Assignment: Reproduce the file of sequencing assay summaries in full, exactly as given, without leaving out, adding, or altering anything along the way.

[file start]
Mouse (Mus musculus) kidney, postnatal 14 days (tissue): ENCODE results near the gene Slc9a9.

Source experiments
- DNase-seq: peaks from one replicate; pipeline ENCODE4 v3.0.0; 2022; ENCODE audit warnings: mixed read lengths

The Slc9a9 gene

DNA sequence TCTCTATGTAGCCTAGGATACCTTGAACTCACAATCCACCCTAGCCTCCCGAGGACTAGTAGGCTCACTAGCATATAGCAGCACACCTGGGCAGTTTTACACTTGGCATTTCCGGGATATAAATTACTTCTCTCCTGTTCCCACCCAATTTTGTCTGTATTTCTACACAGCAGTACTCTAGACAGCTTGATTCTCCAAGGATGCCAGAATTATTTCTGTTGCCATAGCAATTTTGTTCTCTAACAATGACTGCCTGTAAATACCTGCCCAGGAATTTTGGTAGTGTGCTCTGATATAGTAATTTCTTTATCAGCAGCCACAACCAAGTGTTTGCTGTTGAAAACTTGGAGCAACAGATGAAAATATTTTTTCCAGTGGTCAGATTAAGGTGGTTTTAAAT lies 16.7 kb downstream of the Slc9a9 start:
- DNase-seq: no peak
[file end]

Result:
Mouse (Mus musculus) kidney, postnatal 14 days (tissue): ENCODE results near the gene Slc9a9.

Source experiments
- DNase-seq: peaks from one replicate; pipeline ENCODE4 v3.0.0; 2022; ENCODE audit warnings: mixed read lengths

The Slc9a9 gene

DNA sequence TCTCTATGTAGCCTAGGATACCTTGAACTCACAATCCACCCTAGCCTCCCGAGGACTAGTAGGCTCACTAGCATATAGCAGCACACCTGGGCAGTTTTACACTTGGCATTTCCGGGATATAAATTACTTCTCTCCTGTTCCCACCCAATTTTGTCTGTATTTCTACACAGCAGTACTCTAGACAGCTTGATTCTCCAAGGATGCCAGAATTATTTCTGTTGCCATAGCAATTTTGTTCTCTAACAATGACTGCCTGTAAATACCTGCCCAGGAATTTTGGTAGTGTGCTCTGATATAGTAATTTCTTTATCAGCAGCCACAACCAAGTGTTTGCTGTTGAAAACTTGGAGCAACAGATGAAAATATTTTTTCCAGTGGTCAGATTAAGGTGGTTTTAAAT lies 16.7 kb downstream of the Slc9a9 start:
- DNase-seq: no peak